Regionalism, institutionalism, cooperation, and energy security are indeed prominent concepts in the study of international relations in recent times, although as stated earlier, these areas remain vast seas of inquiry yet to be explored farther. An examination of these concepts and application to the case of the ASEAN might be an interesting study yet a very challenging one. Therefore, this research would like to fill in the gaps in the study of ASEAN institutionalism and energy issues; research gaps include questions that look into what constitutes ASEAN cooperation on energy security, and how economic integration leads to energy security. It is usually assumed that there is a link between the two but how they are directly related remains an area to be explored. Another significant concern that I wish to raise in this paper is the fact that although the Philippines has diverse energy resources, it has however relatively less reserves of conventional energy supplies such as oil and natural gas compared to neighboring states Indonesia and Malaysia. If this is the case, a vital concern that should be addressed here is to search for the most plausible response of the Philippine government and its energy sector to ease oil supply dependence and sufficiently meet the increasing demands.

This research will begin with an overview of ASEAN regional cooperation on energy as explained in theories, concepts, and perspectives, look into the region’s energy conditions, and find areas for cooperation especially through economic integration. After laying the general context, this research will eventually locate the Philippines’ in the whole picture. In sum, the foci of this research proposal will be on the ASEAN Cooperation on Energy Security and on the Philippines’ involvement in the regional frameworks that exemplify serious efforts to respond to ASEAN challenges in attaining energy security.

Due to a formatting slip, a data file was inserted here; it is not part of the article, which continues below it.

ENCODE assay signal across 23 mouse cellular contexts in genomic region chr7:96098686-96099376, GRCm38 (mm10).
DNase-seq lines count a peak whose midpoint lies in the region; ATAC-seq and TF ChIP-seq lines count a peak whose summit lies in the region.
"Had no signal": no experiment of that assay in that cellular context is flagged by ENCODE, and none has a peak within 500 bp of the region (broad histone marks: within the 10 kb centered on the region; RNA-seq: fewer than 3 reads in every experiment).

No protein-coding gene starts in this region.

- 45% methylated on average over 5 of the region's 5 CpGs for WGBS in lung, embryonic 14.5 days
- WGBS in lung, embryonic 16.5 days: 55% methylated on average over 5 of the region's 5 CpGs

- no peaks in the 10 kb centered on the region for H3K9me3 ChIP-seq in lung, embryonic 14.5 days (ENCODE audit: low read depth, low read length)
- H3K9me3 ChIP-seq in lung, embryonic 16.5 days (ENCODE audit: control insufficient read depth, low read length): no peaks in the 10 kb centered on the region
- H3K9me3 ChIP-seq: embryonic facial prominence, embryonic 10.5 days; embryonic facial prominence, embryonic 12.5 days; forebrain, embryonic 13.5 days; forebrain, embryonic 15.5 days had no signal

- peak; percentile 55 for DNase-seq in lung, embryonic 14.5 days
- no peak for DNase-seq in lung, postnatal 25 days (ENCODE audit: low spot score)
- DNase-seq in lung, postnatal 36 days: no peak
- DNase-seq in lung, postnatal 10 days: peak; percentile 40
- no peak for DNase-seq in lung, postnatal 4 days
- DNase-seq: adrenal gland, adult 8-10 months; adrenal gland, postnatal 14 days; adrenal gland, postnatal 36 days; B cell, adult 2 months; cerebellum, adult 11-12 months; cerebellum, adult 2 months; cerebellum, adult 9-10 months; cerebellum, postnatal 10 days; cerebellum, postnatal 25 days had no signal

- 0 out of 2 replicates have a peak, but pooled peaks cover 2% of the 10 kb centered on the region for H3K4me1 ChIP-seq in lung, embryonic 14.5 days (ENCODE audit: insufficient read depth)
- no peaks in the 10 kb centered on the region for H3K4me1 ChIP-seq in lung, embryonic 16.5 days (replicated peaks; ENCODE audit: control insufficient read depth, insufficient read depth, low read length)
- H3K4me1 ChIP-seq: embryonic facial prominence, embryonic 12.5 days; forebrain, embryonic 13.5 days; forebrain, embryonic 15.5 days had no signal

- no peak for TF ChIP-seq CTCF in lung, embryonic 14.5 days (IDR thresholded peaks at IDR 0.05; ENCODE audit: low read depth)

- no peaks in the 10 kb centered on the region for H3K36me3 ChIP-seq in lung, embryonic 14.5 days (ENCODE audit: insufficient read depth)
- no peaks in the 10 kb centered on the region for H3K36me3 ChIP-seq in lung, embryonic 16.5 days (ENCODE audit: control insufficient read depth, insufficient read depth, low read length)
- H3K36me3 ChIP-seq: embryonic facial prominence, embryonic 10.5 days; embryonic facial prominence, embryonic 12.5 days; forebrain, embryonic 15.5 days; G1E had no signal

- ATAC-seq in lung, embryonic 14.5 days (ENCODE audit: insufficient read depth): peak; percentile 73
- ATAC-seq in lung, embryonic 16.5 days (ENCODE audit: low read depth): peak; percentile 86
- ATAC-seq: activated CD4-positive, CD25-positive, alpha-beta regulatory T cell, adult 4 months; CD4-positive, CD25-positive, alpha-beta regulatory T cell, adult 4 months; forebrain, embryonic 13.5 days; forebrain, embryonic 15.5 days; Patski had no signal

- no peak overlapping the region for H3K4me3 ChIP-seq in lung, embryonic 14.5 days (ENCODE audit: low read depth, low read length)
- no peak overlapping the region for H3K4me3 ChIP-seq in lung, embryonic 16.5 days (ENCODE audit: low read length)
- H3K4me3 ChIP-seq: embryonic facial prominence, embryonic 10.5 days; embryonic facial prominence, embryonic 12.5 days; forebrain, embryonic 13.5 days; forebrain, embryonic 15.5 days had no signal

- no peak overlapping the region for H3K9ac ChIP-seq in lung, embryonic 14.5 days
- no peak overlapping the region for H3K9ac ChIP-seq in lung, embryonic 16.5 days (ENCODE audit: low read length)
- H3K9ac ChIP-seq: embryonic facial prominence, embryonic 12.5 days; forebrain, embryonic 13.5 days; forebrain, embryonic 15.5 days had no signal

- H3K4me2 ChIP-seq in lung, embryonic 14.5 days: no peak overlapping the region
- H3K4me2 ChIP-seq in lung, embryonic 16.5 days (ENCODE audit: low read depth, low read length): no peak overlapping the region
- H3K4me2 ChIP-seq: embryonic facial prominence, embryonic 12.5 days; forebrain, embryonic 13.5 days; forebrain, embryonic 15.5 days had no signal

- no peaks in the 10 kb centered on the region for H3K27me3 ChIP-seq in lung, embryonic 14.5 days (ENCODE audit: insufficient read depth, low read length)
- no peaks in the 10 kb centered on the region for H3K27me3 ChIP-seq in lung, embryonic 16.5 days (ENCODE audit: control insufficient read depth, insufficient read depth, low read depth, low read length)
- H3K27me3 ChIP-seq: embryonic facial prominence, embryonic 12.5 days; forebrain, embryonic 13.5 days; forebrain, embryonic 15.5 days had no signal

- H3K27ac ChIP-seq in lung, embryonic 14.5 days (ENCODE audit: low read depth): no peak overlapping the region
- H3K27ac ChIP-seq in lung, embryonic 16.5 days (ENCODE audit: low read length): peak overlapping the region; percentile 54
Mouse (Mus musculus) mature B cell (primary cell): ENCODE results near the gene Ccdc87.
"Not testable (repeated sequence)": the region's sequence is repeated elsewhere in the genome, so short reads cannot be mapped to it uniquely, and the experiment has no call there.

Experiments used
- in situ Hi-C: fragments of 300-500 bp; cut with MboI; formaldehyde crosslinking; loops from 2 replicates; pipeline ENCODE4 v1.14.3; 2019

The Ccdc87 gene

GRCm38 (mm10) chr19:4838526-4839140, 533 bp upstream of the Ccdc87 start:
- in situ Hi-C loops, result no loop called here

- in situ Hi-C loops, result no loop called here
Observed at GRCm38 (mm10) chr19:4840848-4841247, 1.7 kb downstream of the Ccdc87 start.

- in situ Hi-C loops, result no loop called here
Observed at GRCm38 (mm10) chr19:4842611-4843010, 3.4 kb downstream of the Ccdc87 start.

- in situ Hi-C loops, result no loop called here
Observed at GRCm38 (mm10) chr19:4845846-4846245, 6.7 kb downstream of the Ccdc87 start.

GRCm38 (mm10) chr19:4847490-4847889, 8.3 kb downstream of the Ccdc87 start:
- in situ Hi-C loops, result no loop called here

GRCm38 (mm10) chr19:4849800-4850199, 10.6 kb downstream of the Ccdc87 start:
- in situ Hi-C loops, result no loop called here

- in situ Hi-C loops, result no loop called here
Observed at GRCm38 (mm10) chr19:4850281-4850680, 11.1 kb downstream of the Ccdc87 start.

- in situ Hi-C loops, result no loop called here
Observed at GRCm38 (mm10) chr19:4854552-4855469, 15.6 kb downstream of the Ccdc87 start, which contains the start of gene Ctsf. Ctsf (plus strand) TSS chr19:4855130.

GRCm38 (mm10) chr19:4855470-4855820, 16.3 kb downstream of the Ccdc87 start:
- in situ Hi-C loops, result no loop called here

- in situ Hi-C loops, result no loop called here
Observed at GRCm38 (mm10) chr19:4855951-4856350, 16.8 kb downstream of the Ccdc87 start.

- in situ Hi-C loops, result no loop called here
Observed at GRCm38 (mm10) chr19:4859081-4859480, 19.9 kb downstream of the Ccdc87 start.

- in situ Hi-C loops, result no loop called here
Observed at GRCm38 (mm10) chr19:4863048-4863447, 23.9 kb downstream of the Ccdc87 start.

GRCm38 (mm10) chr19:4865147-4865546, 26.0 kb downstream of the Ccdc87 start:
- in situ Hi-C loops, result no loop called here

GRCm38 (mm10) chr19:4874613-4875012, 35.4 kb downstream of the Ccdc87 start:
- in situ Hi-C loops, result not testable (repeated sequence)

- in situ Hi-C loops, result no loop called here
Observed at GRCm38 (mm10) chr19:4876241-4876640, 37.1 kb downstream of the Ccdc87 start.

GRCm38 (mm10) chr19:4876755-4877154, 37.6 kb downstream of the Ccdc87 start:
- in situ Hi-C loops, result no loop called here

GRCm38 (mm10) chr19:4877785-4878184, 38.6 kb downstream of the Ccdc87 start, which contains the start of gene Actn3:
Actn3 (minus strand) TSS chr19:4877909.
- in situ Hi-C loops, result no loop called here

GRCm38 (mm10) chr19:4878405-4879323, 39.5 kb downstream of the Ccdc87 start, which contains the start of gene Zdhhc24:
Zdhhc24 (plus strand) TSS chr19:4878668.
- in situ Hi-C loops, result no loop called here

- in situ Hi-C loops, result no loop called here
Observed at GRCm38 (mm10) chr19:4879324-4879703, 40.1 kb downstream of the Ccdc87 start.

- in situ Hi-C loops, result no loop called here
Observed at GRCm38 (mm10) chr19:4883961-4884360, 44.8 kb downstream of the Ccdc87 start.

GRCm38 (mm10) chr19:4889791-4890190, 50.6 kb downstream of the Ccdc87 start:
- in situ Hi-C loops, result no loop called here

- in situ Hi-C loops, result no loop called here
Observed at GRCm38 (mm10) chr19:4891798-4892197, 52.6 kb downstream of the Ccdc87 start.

[1] Risse, Thomas (2002). “Constructivism and International Institutions: Toward Conversations across Paradigms.” In Katznelson, Ira and Milner, Helen (eds) Political Science: The State of the Discipline, Washington DC: American Political Science Association, 2002, p605.

[i] OIL MONITOR. As of July 19, 2011. Department of Energy’s website:

[ii] Quismorio, Ellson. “Another oil price hike enforced” in Manila Bulletin. July 19, 2011.

[iii] As one of the founding member-states of the Association of Southeast Asian Nations (ASEAN) and an active participant in Southeast Asian affairs, the Philippines’ role in the ASEAN remains important. But it seems ironic that such enthusiastic and very participative member-state has for almost two decades observed as an economic laggard (except in the mid-1990s and mid-2000s, when significant growths were posted. With the sporadic energy crises that strike the region, its economy also has been adversely affected.

[iv] This is larger than US gas reserves and comparable to all South and Central America’s reserves (BP Statistical Review of World Energy 2009). Information borrowed from Nicolas’ article ASEAN Energy Cooperation: An Increasingly Daunting Challenge, September 2009).

[v] Nicolas, Francoise (2009). ASEAN Energy Cooperation: An Increasingly Daunting Challenge. Institut Francais des Relations Internationales.

[vi] Hanan Nugroho (2011). ASEAN energy cooperation: Facts and challenges. Jakarta.

[vii] Nine years after its formation, ASEAN formed the ASEAN Cooperation on Petroleum as a response to the oil crises that beset the world in the 1970s.

[viii] Acharya, Amitav (2011). Asian Regional Institutions and the Possibilities for Socializing the Behavior of States. Asian Development Bank. Manila, Philippines.

[ix] A. Dirlik (1992). The Asia-Pacific Idea: Reality and Representation in the Invention of a Regional Structure. Journal of World History. 3 (1). pp. 55–79.

 [MR 21]No need to say  “please” especially if there are just too many times that this has to be stated, just give the table and enclose in parenthesis.

For the complete copy of this article, please send the author a letter of request citing your intention to draw portions from the article, and promising to respect intellectual property rights. Thanks.